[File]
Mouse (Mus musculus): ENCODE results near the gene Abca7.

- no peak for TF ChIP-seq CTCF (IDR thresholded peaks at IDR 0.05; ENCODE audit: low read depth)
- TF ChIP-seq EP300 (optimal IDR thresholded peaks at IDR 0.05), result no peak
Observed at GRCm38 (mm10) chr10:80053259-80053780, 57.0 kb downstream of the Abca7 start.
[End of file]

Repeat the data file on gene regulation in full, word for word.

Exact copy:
Mouse (Mus musculus): ENCODE results near the gene Abca7.

- no peak for TF ChIP-seq CTCF (IDR thresholded peaks at IDR 0.05; ENCODE audit: low read depth)
- TF ChIP-seq EP300 (optimal IDR thresholded peaks at IDR 0.05), result no peak
Observed at GRCm38 (mm10) chr10:80053259-80053780, 57.0 kb downstream of the Abca7 start.